Fabio Miretti: the off-ball demon and jewel of Juve's Next Gen
The definitive SCOUTED50 profile.
SCOUTED50 is our collection of the fifty young talents we believe are best positioned to break into the mainstream during 2023/24. Throughout the season, we’ll be detailing all fifty in definitive profiles.
The full list can be read here. We’re kicking off with Juventus’ Fabio Miretti.
This profile was produced as part of a commercial collaboration with SkillCorner, SCOUTED’s official data partner. SkillCorner’s tracking and performance data is used by 140 of the world’s biggest clubs, leagues and confederations. Learn more.
All stats correct as of 28/11/2023 unless otherwise noted.
The SCOUTED50 journey starts with Juventus’ Fabio Miretti.
The Italian’s story would have been unconventional ten years ago; in 2023, he is the model for youth development in Serie A.
Juventus have never been a powerhouse club when it comes to youth development. Ciro Immobile, Claudio Marchisio, Moise Kean and Sebastian Giovinco were the cream of a very small crop of Juventus academy graduates from 2000-2020 who went on to make a meaningful impact at a good senior level.
Fabio Miretti is a symbol of change; he is the crown jewel of the first big wave of Juventus Next Gen academy products.
The Next Gen team was introduced to the Italian Serie C in 2018 as an Under-23 reserve team. It signalled a complete revamp of the team’s approach to their academy, with more importance placed on complimenting local academy players with high-quality foreign imports.
Playing in the UEFA Youth League in 2021/22, it was easy to see the positive impact this strategy was having on Miretti in the Primavera team, flanked on either side by Matias Soulé and Samuel Iling-Junior, recruited from Argentina and England respectively. They were just two of a number of foreign imports in a Juve team that reached the UYL semi-finals for the first time in the club's history and were desperately unlucky not to progress through to the final.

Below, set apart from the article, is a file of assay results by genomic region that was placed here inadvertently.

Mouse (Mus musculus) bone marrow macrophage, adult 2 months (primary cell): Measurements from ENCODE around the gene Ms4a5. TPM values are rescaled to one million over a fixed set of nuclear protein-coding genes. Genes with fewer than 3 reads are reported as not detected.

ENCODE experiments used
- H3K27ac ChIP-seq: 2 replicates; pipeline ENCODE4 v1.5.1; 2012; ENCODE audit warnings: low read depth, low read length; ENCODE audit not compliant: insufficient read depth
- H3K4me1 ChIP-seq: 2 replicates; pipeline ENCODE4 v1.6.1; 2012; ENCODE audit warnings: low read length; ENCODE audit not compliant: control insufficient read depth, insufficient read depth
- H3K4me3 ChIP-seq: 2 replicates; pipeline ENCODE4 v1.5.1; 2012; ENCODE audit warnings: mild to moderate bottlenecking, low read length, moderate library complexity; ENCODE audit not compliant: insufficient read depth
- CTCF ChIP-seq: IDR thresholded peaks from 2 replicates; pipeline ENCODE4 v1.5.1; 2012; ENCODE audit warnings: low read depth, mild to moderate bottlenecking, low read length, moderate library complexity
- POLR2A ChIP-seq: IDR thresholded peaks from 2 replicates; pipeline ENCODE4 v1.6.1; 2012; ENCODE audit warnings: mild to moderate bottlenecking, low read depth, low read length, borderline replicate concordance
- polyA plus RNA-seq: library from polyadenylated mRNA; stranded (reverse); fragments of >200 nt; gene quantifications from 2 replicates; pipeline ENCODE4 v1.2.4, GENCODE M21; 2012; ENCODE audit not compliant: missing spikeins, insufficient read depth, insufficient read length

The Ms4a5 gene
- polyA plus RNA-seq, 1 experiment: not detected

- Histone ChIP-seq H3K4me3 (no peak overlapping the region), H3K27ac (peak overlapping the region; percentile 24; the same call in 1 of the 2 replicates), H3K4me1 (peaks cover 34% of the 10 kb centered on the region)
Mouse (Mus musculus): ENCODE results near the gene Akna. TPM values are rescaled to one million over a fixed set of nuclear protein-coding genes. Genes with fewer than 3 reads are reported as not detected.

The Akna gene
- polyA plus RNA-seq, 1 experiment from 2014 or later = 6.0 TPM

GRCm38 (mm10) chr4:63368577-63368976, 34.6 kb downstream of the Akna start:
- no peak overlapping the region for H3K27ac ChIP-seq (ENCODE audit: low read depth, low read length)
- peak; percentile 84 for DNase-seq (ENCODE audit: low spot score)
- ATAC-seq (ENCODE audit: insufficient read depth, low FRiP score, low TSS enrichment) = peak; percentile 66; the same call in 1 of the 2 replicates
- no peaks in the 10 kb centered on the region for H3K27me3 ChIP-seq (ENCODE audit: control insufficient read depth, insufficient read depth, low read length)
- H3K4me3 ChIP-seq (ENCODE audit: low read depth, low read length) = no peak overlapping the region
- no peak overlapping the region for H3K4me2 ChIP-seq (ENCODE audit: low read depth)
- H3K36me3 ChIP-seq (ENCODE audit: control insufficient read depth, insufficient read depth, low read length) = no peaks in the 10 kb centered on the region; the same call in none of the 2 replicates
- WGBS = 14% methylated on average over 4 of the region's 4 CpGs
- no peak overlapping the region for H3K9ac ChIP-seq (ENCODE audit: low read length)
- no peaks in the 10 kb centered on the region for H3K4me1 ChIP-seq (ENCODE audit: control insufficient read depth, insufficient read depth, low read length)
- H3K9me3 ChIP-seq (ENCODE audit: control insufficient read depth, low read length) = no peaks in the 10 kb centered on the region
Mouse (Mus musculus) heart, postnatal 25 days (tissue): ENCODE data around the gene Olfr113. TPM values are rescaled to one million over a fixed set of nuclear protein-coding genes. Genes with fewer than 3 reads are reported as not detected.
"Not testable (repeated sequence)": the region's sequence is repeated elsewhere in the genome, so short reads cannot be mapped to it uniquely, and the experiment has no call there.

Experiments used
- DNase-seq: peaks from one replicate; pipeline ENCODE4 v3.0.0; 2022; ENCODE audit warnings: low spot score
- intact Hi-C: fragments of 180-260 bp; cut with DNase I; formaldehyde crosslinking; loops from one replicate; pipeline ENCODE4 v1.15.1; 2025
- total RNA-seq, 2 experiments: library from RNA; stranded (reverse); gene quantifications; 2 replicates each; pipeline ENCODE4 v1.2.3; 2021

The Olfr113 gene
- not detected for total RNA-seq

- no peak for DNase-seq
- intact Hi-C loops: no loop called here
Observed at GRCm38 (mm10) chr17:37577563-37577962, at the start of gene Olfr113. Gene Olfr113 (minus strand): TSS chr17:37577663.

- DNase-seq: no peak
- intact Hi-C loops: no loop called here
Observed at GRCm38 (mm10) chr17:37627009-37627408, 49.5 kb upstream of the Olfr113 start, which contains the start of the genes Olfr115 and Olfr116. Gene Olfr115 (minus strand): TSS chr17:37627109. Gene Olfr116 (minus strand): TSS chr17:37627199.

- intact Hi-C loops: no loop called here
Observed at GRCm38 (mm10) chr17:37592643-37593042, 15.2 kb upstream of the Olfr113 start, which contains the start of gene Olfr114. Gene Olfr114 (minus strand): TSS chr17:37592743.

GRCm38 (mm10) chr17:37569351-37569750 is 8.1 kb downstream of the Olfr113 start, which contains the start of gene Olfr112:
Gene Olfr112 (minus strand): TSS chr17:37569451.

Miretti is a technical player who loves playing with other technically competent players around him, and in that team, you could see his talent exploding as he buzzed in and out of markers and progressed play quickly and with ease. His quality was most evident in Juve’s 2-0 win over Liverpool in the quarter-final, where he was part of some truly mesmeric sequences of attacking play. His performances were clearly elevated by the style and quality of those around him.
It was such performances that saw Miretti eased into Max Allegri’s senior team, notably playing a superb game in his first start against Venezia, before being handed a token senior cap for Italy by Roberto Mancini at the end of that 2021/22 season.
Italy is the land of the trequartista - or at least it was, before the number ten became a remnant of football’s past over the last decade. The sport has since taken a massive step up from both a physical and tactical aspect, likely inspired by the German World Cup-winning team of 2014, which demanded intensity and defensive buy-in from players all over the pitch.
10-15 years ago, Miretti might have become a classic Italian ten. He is a gifted technician and creator, and above that, a great on-field thinker who can see spaces open quickly through scanning and anticipation of a defender’s movements.
But Miretti’s skillset bears no mismatch with modern demands. Quite the contrary; his style has moulded itself beautifully around the modern-day game. In one essential quality in particular, he excels: off-ball running.